The Finch Formerly Known As Gold

7 September 2004

Ward to your mother

Oklahoma City is divided into eight wards of roughly similar population (65,000 or so), each of which is represented on the City Council. Tulsa has a similar system with nine wards. Ken Neal, writing in the Tulsa World, says this system represents "ward politics of the worst kind," and wants to replace it with a convoluted mess where the nine wards will be consolidated into four, and the five other councilors will be elected at large.

"In effect," says Neal, the current system demands that councilors "are elected to try to put their district ahead of the overall welfare of the city." I don't live in Tulsa and don't have a grounding in Nealspeak, but I'll attempt a translation: "How can we do Great Things for this town if we keep having to piddle around with the petty needs of mere citizens?"

Ward politics by nature is fractious. For many years in Oklahoma City it was the three southside wards (3, 4 and 5) versus the rest of the city. But changing population patterns have changed the Council: parts of Ward 3 now extend as far north as NW 36th, and Wards 6 and 7 dip as far south as SW/SE 44th. Still, any city has limited resources, and this city in particular has to spread them over an incredible distance, so I'm inclined to think the residents of a ward would rather have someone sitting at the horseshoe who has some actual interest in that ward.

Michael Bates predicts the results of Neal's proposed charter change in Tulsa:

This should ensure that no one can be elected to the City Council without a pile of money and the endorsement of the Tulsa Whirled. It would also make it very difficult for the district councilors to represent their constituents effectively, which would be fine with the Whirled. Mr. Neal would no doubt hope that the Councilors elected under the new system would understand that their job is to represent the entrenched interests that financed their expensive campaigns, not the interests of ordinary Tulsans.

And I'm still concerned with Neal's tossed-off phrase: "the overall welfare of the city." If you can't get five councilors to buy such and such a proposal, maybe it's not so good for the overall welfare after all, huh?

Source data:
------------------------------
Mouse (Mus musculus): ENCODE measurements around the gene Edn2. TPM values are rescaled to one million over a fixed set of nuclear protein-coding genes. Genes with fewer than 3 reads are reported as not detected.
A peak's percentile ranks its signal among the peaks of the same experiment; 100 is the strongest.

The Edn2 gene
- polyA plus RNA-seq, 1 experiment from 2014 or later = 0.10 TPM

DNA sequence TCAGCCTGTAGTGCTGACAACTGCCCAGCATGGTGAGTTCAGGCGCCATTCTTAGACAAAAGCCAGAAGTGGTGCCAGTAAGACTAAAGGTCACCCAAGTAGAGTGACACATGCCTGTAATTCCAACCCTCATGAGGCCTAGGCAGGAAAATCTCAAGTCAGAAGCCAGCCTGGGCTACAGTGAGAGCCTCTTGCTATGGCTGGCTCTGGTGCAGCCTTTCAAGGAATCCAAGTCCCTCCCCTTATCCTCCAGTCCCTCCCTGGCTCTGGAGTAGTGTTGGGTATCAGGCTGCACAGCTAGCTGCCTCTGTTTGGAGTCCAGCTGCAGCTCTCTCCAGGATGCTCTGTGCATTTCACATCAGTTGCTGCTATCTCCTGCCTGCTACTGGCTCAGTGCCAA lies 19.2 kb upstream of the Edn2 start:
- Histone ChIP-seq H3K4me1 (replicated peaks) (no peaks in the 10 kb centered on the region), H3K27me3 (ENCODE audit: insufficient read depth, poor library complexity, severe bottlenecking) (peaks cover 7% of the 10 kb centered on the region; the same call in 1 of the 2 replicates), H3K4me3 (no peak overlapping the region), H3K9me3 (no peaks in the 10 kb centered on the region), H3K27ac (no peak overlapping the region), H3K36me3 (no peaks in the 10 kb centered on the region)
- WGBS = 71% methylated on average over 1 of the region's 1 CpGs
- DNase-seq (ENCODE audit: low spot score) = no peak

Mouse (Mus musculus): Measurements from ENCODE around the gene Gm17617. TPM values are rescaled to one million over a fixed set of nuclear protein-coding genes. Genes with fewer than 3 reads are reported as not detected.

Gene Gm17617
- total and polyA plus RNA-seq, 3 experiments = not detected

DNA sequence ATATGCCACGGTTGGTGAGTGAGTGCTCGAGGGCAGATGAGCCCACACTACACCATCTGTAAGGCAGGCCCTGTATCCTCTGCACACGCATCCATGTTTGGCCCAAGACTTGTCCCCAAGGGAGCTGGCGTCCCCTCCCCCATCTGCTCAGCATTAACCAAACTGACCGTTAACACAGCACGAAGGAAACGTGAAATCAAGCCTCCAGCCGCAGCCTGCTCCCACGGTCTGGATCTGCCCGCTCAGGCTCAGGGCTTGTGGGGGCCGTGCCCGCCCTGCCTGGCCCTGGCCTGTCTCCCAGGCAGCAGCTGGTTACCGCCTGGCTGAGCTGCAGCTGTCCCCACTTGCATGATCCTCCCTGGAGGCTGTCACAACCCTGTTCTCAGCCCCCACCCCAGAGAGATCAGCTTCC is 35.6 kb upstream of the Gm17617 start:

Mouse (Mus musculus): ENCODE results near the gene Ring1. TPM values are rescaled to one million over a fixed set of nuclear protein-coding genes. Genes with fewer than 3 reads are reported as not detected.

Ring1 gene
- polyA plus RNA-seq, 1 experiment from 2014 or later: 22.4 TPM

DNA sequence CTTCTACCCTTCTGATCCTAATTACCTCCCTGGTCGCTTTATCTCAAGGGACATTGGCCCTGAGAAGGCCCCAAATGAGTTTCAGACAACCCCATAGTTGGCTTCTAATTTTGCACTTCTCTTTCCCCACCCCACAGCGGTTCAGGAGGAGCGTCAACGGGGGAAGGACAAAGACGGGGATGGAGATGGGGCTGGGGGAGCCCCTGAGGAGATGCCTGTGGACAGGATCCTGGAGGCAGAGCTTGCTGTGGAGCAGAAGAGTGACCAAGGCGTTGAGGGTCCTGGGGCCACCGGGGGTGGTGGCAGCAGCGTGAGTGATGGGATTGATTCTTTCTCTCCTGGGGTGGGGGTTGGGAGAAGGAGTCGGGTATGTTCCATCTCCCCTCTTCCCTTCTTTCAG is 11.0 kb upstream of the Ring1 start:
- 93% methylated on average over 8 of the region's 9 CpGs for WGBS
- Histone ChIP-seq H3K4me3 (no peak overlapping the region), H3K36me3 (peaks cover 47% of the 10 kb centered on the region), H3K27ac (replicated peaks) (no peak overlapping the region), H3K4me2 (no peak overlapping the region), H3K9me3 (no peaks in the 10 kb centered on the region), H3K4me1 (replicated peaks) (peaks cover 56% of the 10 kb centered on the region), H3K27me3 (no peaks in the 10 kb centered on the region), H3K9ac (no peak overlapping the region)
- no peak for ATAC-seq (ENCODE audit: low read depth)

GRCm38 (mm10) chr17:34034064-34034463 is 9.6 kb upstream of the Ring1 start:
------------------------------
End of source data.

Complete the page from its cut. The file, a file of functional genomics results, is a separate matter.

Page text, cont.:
Posted at 9:33 AM to Soonerland

In my opinion, the opinions of editors and columnists at any major city's most widely-read daily newspaper should be disregarded out of hand -- especially in terms of civic reform.

Media opinionmakers tend to be members of the local elite, and what they regard as "the overall welfare of the [community]" is almost always whatever enhances the wealth, position and comfort of their circle.

And on the national scene this same phenomenon plays out on that scale. So...

Posted by: McGehee at 11:14 AM on 7 September 2004

And Tulsa has one other quirk: it's only had this form of government for fourteen years. (Prior to that, Tulsa was run on the commission scheme, merging executive and legislative functions in a single body.) They've hardly had time to see ward politics at its worst.

Posted by: CGHill at 12:24 PM on 7 September 2004

Our old County Commissioners were all elected at-large (prior to merger, which replaced them and the city Aldermen w/ Council reps elected solely by district). That meant that while they nominally represented one area, the Commissioners didn't have to give a hoot about it. The scheme did nothing except ensure that the Democrats always won, even in the district that was overwhelmingly Republican.

Posted by: Dodd at 11:13 PM on 7 September 2004